What Is Energy and How Is It Transmitted?
THE TRANSMISSION OF ENERGY, and the interactions between energy and matter, define the character of our planet and control weather, climate, and the distribution of life, including humans. Here, we examine the fundamentals of energy, including what it is, where it comes from, and how it is moved from one place to another.
What Is Energy?
All matter contains energy, which is the capability of an object to do work, such as pushing or pulling adjacent objects, changing an object's temperature, or changing the state of an object, as from a liquid to a gas. How is such energy expressed at the scale of atoms and molecules (combinations of atoms)?
1. Energy is expressed at an atomic level by motions of atoms, molecules, and their constituent parts. These motions include changes in position and in-place vibrations and rotations. The more motion the atoms and molecules display, the more energy the system contains. Atoms and molecules in a gas can move at over 200 m/s, or about 500 miles/hour. These fast-moving objects collide with adjacent ones, causing atmospheric pressure in a similar fashion to the way in which air molecules hold out the walls of an inflated balloon.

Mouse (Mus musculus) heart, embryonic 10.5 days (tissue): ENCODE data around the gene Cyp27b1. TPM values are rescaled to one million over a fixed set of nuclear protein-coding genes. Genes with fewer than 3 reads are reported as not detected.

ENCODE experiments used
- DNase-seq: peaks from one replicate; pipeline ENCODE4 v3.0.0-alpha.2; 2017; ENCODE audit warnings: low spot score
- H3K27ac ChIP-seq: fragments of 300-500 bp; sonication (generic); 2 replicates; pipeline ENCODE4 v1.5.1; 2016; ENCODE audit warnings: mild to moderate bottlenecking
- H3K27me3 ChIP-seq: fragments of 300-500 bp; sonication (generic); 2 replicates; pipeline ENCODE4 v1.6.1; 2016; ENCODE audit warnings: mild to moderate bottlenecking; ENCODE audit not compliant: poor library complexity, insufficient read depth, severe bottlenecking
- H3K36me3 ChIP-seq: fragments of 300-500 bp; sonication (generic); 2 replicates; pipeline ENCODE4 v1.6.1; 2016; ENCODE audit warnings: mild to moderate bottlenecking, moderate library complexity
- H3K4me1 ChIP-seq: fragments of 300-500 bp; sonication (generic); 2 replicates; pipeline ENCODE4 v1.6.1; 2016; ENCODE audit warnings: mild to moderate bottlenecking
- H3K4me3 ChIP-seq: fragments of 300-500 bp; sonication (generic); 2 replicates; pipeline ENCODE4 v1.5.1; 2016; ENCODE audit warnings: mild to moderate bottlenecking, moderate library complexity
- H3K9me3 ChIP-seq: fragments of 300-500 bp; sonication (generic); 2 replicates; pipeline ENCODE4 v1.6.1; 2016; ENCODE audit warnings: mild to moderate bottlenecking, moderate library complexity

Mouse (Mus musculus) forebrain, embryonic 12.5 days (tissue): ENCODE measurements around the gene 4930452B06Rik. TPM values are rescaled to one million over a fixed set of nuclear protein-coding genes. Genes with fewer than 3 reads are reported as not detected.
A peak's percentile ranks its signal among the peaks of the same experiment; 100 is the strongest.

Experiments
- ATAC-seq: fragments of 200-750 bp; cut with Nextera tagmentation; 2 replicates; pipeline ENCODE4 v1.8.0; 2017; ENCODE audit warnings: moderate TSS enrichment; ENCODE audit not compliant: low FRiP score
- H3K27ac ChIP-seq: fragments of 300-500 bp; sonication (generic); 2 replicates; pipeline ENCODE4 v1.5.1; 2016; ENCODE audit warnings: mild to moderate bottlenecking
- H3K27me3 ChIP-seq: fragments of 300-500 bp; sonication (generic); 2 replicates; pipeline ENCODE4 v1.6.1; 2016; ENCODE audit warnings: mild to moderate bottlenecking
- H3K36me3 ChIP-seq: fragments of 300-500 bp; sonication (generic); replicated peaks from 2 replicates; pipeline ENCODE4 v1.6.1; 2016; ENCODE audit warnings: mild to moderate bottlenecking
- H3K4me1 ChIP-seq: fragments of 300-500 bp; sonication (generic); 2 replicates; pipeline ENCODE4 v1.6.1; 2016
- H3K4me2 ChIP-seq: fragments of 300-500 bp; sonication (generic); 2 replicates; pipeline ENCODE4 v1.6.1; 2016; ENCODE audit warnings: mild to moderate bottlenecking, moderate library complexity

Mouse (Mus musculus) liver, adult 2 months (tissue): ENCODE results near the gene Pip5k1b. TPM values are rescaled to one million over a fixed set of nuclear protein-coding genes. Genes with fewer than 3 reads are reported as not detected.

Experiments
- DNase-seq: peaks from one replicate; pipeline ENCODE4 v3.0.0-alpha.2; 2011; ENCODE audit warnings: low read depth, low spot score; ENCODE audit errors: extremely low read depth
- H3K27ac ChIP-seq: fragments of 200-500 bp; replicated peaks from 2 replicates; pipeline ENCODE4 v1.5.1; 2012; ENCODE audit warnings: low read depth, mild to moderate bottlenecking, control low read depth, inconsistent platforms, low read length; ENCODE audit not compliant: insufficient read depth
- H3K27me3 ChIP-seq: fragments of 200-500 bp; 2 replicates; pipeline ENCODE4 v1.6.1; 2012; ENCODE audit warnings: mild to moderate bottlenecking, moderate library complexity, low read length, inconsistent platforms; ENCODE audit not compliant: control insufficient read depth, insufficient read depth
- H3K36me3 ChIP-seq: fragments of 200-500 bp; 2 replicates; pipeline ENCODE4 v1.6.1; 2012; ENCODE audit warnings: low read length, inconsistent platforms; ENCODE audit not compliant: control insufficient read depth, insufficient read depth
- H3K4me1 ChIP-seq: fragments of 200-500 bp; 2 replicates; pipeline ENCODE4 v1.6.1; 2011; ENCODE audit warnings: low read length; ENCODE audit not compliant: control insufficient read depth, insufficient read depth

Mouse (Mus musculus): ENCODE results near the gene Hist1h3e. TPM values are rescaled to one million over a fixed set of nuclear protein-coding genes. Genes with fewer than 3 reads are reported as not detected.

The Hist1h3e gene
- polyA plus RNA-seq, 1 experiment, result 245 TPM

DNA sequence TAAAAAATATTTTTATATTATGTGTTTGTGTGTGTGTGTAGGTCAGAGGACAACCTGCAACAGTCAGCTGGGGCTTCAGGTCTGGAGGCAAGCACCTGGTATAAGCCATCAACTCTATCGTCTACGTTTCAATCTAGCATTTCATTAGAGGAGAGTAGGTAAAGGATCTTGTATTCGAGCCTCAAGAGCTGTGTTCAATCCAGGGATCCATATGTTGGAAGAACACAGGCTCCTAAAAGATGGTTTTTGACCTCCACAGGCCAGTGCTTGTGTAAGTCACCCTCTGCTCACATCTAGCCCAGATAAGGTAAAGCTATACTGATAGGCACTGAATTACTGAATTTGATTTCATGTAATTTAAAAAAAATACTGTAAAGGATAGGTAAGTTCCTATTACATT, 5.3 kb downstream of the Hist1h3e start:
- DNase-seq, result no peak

2. The temperature of an object is a measure of the average energy level (motions) of its molecules and atoms. The molecules of all objects on Earth, regardless of temperature, are moving, some more than others. This type of energy, due to motions of objects, is called kinetic energy.
3. Energy can also be tied up within the atomic or molecular structure of matter. When we heat a liquid, we impart energy to the constituent molecules, causing some of the molecules to move apart, escaping as vapor. But these molecules also carry stored energy, which can be released when the molecules recombine into a liquid. This type of energy is called potential energy, because it is not being expressed directly, but could potentially be released. Where potential energy is related to a change in the state of matter, such as from a liquid to a gas, as in the example presented here, it is called latent energy (latent means hidden).